Circa, medical school exemplify Las Vegas’ tradition of thinking big

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Steve Marcus

An exterior view of Circa before the casino opening in downtown Las Vegas Tuesday, Oct. 27, 2020.

Sunday, Nov. 1, 2020 | 2 a.m.

In one amazing 48-hour span last week, Las Vegas celebrated two landmark events that served as a tribute to the ingenuity, boldness and resiliency that put our community on the global map.

The first came when the spectacular Circa resort opened Wednesday on Fremont Street, marking the completion of the first ground-up casino-hotel project downtown in four decades. That gala occasion was followed Thursday mid-morning with a groundbreaking ceremony for the new academic building for the UNLV School of Medicine, located on the Shadow Ridge campus not far away from the new resort.

In both cases, those special events marked the beginning of something transformational for Las Vegas. Circa takes the Fremont Street Experience to a heightened level of modernity and luster that will undoubtedly boost tourism downtown, while the new medical school building puts Las Vegas on a path toward improving the quality of our health care regionally and enhancing our economy through medical education and research.

For that, credit goes to two sets of community leaders with extraordinary vision.

Circa is the brainchild of Derek and Greg Stevens, the brothers who have been infusing downtown with energy since acquiring a 50% interest in the Golden Gate in 2008. They followed by purchasing what is now The D in 2011 and obtaining 100% ownership of the Golden Gate in 2015 before embarking on Circa.

The new resort is simply stunning, a marriage of contemporary design and old-school Vegas featuring a 777-room hotel, a tiered water complex with six pools and two spas, and a colossal sports book, along with touches like historic Las Vegas images and artifacts, and the refurbished Vegas Vickie sign that once stood along Fremont Street.

The Stevenses haven’t revealed the cost of the resort, but needless to say it was a massive investment in downtown and in the future of Las Vegas.

We salute them and wish them the best as their new venture gets underway. They’ve shown once again that big, bold visions not only have a place in this town, they are the soul of Vegas.

As for the medical school building, credit goes to a broad group of Las Vegas philanthropists, civic leaders and campus administrators who worked unflaggingly to launch the UNLV School of Medicine in 2017 and devise a plan for construction of the new academic building.

In 2019, after years of facing hurdles from state-level higher education overseers on the project, the group cut to the chase by forming a nonprofit development corporation to construct the building with a combination of private and state funds. Once built, the $150 million facility will remain owned by the development corporation but will be leased to UNLV for $1 per year.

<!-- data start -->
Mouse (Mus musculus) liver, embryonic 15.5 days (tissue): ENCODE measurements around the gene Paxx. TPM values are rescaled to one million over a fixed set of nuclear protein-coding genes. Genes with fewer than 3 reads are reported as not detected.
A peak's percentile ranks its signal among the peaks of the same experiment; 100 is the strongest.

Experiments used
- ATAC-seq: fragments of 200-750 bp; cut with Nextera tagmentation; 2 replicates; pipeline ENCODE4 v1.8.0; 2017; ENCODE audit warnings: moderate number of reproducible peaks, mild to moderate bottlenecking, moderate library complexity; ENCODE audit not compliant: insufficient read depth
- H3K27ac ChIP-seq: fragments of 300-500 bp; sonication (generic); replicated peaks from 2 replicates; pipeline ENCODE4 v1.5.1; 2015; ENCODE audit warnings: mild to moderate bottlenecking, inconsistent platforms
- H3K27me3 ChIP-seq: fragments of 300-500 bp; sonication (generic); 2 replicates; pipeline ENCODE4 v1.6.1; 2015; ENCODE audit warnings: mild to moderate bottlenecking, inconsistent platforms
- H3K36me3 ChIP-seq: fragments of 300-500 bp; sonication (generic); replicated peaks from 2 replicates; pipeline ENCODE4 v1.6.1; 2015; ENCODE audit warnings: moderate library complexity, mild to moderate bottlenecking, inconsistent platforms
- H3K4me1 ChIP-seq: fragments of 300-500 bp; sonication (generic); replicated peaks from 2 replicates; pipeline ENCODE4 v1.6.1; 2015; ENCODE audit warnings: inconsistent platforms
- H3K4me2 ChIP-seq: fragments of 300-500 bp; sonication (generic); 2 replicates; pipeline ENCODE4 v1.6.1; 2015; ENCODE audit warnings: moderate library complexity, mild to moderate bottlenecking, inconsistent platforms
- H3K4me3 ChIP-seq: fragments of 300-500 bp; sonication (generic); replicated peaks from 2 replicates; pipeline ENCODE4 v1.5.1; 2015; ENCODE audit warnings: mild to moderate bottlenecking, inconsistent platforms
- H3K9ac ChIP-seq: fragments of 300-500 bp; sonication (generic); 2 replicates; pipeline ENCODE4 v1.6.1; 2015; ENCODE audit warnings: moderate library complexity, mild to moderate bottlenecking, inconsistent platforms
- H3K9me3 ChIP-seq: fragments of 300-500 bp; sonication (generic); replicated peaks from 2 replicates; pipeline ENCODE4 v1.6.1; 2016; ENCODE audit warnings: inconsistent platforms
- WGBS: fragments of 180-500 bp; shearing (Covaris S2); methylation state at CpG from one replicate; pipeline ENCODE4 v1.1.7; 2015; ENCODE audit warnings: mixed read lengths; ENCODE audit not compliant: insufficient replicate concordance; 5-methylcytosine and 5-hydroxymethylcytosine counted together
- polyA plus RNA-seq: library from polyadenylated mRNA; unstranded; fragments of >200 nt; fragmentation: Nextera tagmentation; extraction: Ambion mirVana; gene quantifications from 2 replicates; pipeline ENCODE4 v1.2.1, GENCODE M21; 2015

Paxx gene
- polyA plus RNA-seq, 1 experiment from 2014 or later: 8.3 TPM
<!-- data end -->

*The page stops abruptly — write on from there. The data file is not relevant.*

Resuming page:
This was a practical, elegant solution to what had been a highly frustrating process. Before the development corporation was launched, three proposals for construction of the building came and went amid acrimony between donors and the Nevada Board of Regents and Nevada System of Higher Education.

But unfortunately, the medical school is still facing some uncertainty after state lawmakers withdrew $25 million in funding for the building amid state budget-cutting brought on by the coronavirus pandemic.

Supporters said at the groundbreaking ceremony that they’re advocating with state lawmakers to restore the funding, while also looking for third-party funding such as federal grants.

“It is irresponsible to just continue to build buildings in Southern Nevada with philanthropic dollars,” said Maureen Schafer, CEO of the development corporation. “It’s unsustainable, No. 1, and No. 2, this community has too many needs. Philanthropists have, for so long, been filling those needs.”

Schafer was absolutely right, and our community’s state and national leaders should listen.

The building is a critical need for Southern Nevada, which will allow the school to expand to its full capacity of students. Currently, class sizes are limited to 60 per year, about a third of the designed capacity.

Bringing the medical school fully up to speed will make a huge impact on Southern Nevada, both by improving health care and helping expand our economy. The medical school offers potential to grow a lucrative biotechnical and pharmaceutical research sector here, which would diversify an economy that currently relies far too much on travel and tourism. In addition, improving our health care system throughout the valley will make us more attractive to businesses seeking to relocate or expand.

The bottom line: What started Thursday must be completed.

Las Vegas became the city it is today by constantly keeping an eye on its future, and taking bold steps to get us there. We had the audacity to embrace gaming at a much more puritanical time in America. During the jet age, we laid the groundwork to become an international destination. In more recent years, we adapted to changing consumer trends by blending in retail, dining, nightlife and outdoor recreation into our tourism offerings.

And we kept moving forward throughout the boom-and-bust cycles that have defined our history.

Both the Stevens brothers and the supporters of the medical school are doing just that today. We applaud them, and urge our leaders to follow their direction.

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